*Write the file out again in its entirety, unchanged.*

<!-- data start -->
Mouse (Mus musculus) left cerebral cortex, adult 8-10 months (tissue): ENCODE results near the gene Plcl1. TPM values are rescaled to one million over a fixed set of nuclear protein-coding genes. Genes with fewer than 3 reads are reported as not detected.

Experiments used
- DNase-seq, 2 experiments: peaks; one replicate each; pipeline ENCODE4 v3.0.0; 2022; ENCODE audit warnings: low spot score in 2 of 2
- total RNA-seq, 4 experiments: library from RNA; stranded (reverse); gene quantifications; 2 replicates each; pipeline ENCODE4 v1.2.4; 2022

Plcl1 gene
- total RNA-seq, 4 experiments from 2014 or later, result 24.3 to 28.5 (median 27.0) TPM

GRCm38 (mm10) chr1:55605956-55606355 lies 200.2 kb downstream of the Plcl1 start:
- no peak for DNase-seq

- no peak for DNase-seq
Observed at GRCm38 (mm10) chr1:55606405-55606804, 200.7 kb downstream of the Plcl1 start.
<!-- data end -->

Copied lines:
Mouse (Mus musculus) left cerebral cortex, adult 8-10 months (tissue): ENCODE results near the gene Plcl1. TPM values are rescaled to one million over a fixed set of nuclear protein-coding genes. Genes with fewer than 3 reads are reported as not detected.

Experiments used
- DNase-seq, 2 experiments: peaks; one replicate each; pipeline ENCODE4 v3.0.0; 2022; ENCODE audit warnings: low spot score in 2 of 2
- total RNA-seq, 4 experiments: library from RNA; stranded (reverse); gene quantifications; 2 replicates each; pipeline ENCODE4 v1.2.4; 2022

Plcl1 gene
- total RNA-seq, 4 experiments from 2014 or later, result 24.3 to 28.5 (median 27.0) TPM

GRCm38 (mm10) chr1:55605956-55606355 lies 200.2 kb downstream of the Plcl1 start:
- no peak for DNase-seq

- no peak for DNase-seq
Observed at GRCm38 (mm10) chr1:55606405-55606804, 200.7 kb downstream of the Plcl1 start.